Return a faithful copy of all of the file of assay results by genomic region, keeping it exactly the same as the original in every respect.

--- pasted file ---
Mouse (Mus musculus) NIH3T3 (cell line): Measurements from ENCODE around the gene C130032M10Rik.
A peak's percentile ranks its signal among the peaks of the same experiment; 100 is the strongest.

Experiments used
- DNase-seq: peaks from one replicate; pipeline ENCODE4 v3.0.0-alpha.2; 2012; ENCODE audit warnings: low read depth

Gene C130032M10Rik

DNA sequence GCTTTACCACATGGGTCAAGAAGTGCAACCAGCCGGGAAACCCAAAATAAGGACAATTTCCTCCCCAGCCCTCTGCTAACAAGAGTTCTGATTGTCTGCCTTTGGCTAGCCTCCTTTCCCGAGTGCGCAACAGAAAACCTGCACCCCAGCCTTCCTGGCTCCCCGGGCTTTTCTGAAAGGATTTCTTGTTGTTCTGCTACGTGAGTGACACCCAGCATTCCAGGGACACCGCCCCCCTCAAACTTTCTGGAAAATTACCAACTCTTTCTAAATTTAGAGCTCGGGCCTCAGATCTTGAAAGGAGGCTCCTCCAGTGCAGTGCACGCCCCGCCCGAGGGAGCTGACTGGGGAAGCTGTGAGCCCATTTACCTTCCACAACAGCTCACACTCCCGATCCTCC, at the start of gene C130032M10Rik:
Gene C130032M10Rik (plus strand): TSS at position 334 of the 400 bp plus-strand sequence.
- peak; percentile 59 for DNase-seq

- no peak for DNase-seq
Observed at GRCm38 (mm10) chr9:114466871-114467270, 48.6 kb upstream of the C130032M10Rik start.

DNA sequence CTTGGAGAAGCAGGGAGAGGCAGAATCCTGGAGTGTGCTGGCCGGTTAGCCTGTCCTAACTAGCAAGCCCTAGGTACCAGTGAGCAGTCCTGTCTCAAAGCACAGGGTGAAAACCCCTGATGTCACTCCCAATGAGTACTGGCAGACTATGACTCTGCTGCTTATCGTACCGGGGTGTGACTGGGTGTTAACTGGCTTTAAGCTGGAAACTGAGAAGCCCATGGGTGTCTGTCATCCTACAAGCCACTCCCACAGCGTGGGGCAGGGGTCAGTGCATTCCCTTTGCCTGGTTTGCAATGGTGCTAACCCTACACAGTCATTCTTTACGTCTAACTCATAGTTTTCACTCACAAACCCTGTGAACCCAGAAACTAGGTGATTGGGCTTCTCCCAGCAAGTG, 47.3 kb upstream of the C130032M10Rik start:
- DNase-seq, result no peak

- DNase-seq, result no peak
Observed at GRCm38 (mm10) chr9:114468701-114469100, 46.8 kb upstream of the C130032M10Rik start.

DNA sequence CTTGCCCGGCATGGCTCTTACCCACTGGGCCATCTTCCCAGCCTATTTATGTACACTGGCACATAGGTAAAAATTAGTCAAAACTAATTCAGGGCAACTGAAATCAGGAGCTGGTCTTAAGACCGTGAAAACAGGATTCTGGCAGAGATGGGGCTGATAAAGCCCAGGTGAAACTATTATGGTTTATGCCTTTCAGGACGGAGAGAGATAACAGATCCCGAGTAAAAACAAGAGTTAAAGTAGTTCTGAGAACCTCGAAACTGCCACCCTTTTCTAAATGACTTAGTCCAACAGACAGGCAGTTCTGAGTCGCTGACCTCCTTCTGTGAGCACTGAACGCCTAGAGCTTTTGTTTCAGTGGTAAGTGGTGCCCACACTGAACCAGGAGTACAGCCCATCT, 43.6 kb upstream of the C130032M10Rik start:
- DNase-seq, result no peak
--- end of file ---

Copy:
Mouse (Mus musculus) NIH3T3 (cell line): Measurements from ENCODE around the gene C130032M10Rik.
A peak's percentile ranks its signal among the peaks of the same experiment; 100 is the strongest.

Experiments used
- DNase-seq: peaks from one replicate; pipeline ENCODE4 v3.0.0-alpha.2; 2012; ENCODE audit warnings: low read depth

Gene C130032M10Rik

DNA sequence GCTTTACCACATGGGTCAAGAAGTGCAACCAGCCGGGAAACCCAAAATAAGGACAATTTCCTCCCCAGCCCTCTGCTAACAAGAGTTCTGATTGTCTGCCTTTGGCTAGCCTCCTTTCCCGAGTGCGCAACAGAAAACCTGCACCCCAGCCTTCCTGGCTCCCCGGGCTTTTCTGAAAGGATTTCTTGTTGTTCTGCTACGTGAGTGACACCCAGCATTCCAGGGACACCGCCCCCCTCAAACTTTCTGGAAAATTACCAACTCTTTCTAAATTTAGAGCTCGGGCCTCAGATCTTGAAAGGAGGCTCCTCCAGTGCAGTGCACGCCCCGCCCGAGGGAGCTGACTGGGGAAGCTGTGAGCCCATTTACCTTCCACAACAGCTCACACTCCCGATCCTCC, at the start of gene C130032M10Rik:
Gene C130032M10Rik (plus strand): TSS at position 334 of the 400 bp plus-strand sequence.
- peak; percentile 59 for DNase-seq

- no peak for DNase-seq
Observed at GRCm38 (mm10) chr9:114466871-114467270, 48.6 kb upstream of the C130032M10Rik start.

DNA sequence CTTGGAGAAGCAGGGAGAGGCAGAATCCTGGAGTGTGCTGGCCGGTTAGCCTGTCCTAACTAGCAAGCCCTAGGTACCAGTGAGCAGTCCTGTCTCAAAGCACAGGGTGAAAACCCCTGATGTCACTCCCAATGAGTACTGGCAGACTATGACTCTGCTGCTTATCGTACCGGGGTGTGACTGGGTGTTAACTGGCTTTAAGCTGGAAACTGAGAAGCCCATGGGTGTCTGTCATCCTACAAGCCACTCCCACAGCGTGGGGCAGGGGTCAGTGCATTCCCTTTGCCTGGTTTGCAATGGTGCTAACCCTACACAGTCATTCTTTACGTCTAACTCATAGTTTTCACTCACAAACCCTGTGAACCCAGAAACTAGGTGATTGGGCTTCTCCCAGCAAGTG, 47.3 kb upstream of the C130032M10Rik start:
- DNase-seq, result no peak

- DNase-seq, result no peak
Observed at GRCm38 (mm10) chr9:114468701-114469100, 46.8 kb upstream of the C130032M10Rik start.

DNA sequence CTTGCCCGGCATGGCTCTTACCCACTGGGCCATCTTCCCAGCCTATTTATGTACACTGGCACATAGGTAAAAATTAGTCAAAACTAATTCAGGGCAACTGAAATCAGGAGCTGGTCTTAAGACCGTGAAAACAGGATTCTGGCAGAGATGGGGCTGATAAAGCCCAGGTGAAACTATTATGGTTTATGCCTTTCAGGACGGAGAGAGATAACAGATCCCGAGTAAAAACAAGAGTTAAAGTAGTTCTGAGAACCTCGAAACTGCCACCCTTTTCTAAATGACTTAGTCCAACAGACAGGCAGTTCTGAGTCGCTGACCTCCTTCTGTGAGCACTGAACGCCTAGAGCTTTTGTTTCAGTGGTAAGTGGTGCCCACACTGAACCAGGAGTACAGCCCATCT, 43.6 kb upstream of the C130032M10Rik start:
- DNase-seq, result no peak